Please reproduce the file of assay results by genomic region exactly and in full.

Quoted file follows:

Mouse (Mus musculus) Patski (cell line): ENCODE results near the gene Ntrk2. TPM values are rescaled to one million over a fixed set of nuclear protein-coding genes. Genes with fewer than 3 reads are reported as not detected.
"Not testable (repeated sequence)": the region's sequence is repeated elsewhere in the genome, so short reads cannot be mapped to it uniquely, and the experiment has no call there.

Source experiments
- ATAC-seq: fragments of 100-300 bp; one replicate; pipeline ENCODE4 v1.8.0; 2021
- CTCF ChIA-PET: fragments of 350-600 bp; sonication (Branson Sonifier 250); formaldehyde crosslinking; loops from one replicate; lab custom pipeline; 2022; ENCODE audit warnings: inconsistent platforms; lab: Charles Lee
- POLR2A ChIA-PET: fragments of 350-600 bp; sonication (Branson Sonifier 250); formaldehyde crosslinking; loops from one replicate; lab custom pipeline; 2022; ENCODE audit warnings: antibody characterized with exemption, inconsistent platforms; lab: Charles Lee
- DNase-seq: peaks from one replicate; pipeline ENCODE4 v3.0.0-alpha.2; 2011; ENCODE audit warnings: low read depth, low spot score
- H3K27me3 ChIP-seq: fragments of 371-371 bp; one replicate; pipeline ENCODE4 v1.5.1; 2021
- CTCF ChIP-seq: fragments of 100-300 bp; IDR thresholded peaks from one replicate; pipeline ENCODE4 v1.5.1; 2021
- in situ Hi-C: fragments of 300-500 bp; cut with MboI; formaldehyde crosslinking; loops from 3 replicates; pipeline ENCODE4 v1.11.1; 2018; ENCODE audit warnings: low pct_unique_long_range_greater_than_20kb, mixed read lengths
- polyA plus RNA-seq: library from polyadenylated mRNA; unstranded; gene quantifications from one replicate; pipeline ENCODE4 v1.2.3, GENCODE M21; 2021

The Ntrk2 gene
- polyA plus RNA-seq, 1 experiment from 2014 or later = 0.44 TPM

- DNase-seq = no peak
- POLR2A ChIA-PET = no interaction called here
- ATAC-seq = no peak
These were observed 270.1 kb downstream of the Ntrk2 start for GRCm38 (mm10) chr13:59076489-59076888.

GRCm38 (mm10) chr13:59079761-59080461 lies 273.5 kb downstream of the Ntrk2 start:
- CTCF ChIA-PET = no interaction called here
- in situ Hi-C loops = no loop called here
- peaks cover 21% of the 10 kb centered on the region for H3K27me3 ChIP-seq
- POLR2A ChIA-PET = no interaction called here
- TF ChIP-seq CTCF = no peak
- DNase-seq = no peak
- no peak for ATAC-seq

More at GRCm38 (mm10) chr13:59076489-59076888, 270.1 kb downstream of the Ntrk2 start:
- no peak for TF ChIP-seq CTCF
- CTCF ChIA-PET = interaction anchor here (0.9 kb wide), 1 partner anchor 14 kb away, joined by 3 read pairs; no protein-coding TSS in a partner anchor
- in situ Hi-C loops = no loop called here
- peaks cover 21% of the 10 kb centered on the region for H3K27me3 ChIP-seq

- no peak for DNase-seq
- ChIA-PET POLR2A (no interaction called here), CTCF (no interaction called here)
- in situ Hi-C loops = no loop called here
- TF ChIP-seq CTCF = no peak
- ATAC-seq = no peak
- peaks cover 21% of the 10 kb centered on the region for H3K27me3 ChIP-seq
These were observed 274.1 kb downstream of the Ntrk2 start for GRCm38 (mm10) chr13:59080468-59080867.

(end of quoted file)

Mouse (Mus musculus) Patski (cell line): ENCODE results near the gene Ntrk2. TPM values are rescaled to one million over a fixed set of nuclear protein-coding genes. Genes with fewer than 3 reads are reported as not detected.
"Not testable (repeated sequence)": the region's sequence is repeated elsewhere in the genome, so short reads cannot be mapped to it uniquely, and the experiment has no call there.

Source experiments
- ATAC-seq: fragments of 100-300 bp; one replicate; pipeline ENCODE4 v1.8.0; 2021
- CTCF ChIA-PET: fragments of 350-600 bp; sonication (Branson Sonifier 250); formaldehyde crosslinking; loops from one replicate; lab custom pipeline; 2022; ENCODE audit warnings: inconsistent platforms; lab: Charles Lee
- POLR2A ChIA-PET: fragments of 350-600 bp; sonication (Branson Sonifier 250); formaldehyde crosslinking; loops from one replicate; lab custom pipeline; 2022; ENCODE audit warnings: antibody characterized with exemption, inconsistent platforms; lab: Charles Lee
- DNase-seq: peaks from one replicate; pipeline ENCODE4 v3.0.0-alpha.2; 2011; ENCODE audit warnings: low read depth, low spot score
- H3K27me3 ChIP-seq: fragments of 371-371 bp; one replicate; pipeline ENCODE4 v1.5.1; 2021
- CTCF ChIP-seq: fragments of 100-300 bp; IDR thresholded peaks from one replicate; pipeline ENCODE4 v1.5.1; 2021
- in situ Hi-C: fragments of 300-500 bp; cut with MboI; formaldehyde crosslinking; loops from 3 replicates; pipeline ENCODE4 v1.11.1; 2018; ENCODE audit warnings: low pct_unique_long_range_greater_than_20kb, mixed read lengths
- polyA plus RNA-seq: library from polyadenylated mRNA; unstranded; gene quantifications from one replicate; pipeline ENCODE4 v1.2.3, GENCODE M21; 2021

The Ntrk2 gene
- polyA plus RNA-seq, 1 experiment from 2014 or later = 0.44 TPM

- DNase-seq = no peak
- POLR2A ChIA-PET = no interaction called here
- ATAC-seq = no peak
These were observed 270.1 kb downstream of the Ntrk2 start for GRCm38 (mm10) chr13:59076489-59076888.

GRCm38 (mm10) chr13:59079761-59080461 lies 273.5 kb downstream of the Ntrk2 start:
- CTCF ChIA-PET = no interaction called here
- in situ Hi-C loops = no loop called here
- peaks cover 21% of the 10 kb centered on the region for H3K27me3 ChIP-seq
- POLR2A ChIA-PET = no interaction called here
- TF ChIP-seq CTCF = no peak
- DNase-seq = no peak
- no peak for ATAC-seq

More at GRCm38 (mm10) chr13:59076489-59076888, 270.1 kb downstream of the Ntrk2 start:
- no peak for TF ChIP-seq CTCF
- CTCF ChIA-PET = interaction anchor here (0.9 kb wide), 1 partner anchor 14 kb away, joined by 3 read pairs; no protein-coding TSS in a partner anchor
- in situ Hi-C loops = no loop called here
- peaks cover 21% of the 10 kb centered on the region for H3K27me3 ChIP-seq

- no peak for DNase-seq
- ChIA-PET POLR2A (no interaction called here), CTCF (no interaction called here)
- in situ Hi-C loops = no loop called here
- TF ChIP-seq CTCF = no peak
- ATAC-seq = no peak
- peaks cover 21% of the 10 kb centered on the region for H3K27me3 ChIP-seq
These were observed 274.1 kb downstream of the Ntrk2 start for GRCm38 (mm10) chr13:59080468-59080867.